May 19, 2008
This is a 5-month long series of blog posts that are the entries in my journals written on most evenings as I hiked the Appalachian Trail in 1993. The journal entry appears first — indented — and then any additional commentary from my 15-years-removed perspective follows.
5/19/1993 – Wed.
Alone at last! I only covered about 7.2 miles today, but that is as I had planned, as I am taking an easy three days to Wesser and Julie (!). Dad and Dan left around 8:00 this morning to go to Asheville. I was up and about and had planned on waiting for the other guys to head back to the trail, but around 8:45 I caught myself reading menu suggestions for a final episode of Cheers party in the newspaper, so I went ahead and headed out. It was raining steadily, so I only took one break, and I made it to the Siler Bald Shelter by noon. I spread out my stuff, ate lunch, read a January, 1993, issue of Time that was in the shelter, and napped. Around 2:30 the rain stopped and the sky semi-cleared, so I got up and walked around a bit. Bearanoid (Mark) showed up around 3:00 PM, Bush-wack (Victor) showed up around 3:15, and Troll (Jay) showed up around 4:00. I decided that, rather than stay with three guys whose snoring had driven two people out of the bunkhouse the night before, I would hike the .7 miles to the top of Siler Bald, camp there, and hope to catch a good sunset.
It’s windy as all get out up here, but I feel like I am on top of the world. The sun has been drifting in and out from behind some ominous looking clouds, but it has not started raining (pardon me while I wander down the hill and knock on a tree).
The bald is covered with grass, and a granite stone declares that the elevation here is 5,216 ft. All of the descent[sic]-sized stones have been gathered up and arranged in two fire rings that are all of 20 feet apart (there’s got to be a story in that somewhere). Off the south side of the bald are a bunch of small, hardy-looking trees — some are leaning downhill and some are toppled over. I see several sawed down trunks, so the wind is not solely responsible for the downed trees. To both the east and west of the peak, groves of hardy-looking trees stand, although only the ones to the west are tall enough (or not far enough down the slope) to block the view. Only one tree stands near the summit (I wish I knew my trees, but all I can say is that it looks like a tree that would grow in the desert. It’s only about twenty-five feet tall, and one of its four major limbs has been broken partway up, and now hangs on, it’s “top” touching the ground, as though a giant child broke it off while playing and then leaned it up against the tree — hoping that his mother would not guess that he was responsible when she found it.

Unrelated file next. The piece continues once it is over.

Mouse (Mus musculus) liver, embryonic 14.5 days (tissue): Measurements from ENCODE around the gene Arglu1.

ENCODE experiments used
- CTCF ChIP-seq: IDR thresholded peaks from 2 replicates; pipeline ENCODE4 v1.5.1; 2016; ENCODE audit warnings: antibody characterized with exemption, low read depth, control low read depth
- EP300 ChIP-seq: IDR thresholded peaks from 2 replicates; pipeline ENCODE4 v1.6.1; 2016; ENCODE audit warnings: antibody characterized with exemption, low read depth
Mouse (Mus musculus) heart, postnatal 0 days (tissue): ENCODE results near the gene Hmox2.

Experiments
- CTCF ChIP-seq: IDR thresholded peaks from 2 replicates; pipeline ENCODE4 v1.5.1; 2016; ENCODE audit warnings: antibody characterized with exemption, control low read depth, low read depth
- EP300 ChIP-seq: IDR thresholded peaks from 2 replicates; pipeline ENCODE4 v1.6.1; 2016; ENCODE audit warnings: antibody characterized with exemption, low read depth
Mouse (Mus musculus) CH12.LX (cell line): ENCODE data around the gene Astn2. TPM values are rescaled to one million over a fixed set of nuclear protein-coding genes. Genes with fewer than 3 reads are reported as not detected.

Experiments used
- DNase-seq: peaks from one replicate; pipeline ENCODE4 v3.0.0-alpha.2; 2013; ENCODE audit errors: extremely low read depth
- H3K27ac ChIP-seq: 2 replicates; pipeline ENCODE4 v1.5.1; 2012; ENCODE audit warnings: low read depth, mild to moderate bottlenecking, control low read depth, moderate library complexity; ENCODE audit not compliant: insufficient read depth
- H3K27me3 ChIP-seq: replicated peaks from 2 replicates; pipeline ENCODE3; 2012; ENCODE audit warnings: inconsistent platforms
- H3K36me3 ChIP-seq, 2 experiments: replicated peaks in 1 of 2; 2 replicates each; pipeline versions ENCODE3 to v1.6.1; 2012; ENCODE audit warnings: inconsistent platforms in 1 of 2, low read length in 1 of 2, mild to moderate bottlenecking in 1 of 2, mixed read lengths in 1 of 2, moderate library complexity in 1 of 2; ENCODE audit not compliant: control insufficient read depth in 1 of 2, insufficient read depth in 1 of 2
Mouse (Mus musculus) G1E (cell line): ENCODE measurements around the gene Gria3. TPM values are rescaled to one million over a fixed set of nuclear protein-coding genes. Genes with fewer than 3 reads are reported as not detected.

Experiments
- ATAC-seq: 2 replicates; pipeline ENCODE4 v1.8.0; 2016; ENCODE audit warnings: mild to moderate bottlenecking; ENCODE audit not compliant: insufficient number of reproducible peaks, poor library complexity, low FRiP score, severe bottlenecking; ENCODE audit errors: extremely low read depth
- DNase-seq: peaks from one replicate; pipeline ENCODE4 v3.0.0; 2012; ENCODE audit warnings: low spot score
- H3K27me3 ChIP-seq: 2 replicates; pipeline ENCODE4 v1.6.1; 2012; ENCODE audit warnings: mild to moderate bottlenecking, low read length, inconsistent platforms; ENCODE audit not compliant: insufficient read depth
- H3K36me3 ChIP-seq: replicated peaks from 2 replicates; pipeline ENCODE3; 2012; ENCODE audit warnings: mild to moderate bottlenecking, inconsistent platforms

It is amazing what a difference the sun can make in comfort. When it is not blocked by a cloud, the fact that it is shining makes me feel warm despite the wind. When it is covered by clouds, I feel like I am in the domain of the Wicked Witch of the East. Looking out over nearby hills and valleys where the sun still shines can bring a certain amount of “warmth.”
One thing that makes this place special is that the view is in many different directions. Perched on my rock, I can face in several different directions and still be looking out over an attractive vista. At teh same time, there is always space at my back. This view I could not capture with a wide-angle lens, as it is a 360-degree view.
This is a good place to spend my first night alone, even if I do not get my sunset. This place is a place for one. Two fire rings is ironic.
Bush-wack said that out here, every day is Sunday. I have an intuitive feeling that he is right, but I am not at all sure what that means. Being Bush-wack, he probably meant that you can sleep late and you don’t have to go to work (Bush-wack is not a very profound kind of guy). I think there might be something deeper to his statement, but I have not yet figured out what. He made the statement last Sunday, and I have mulled it over periodically since then without reaching a definitive conclusion, but I thought I ought to record the statement in writing lest I forget it altogether.
My tent is staked down but quivering in the wind like a tightly restrained wild animal.
Tonight I will sleep in my wool cap. It is cold.
Clearly, I wrote longer entries when I knocked off earlier in the day! I actually have very distinct memories of camping on Siler Bald. It was cold and windy, but pretty!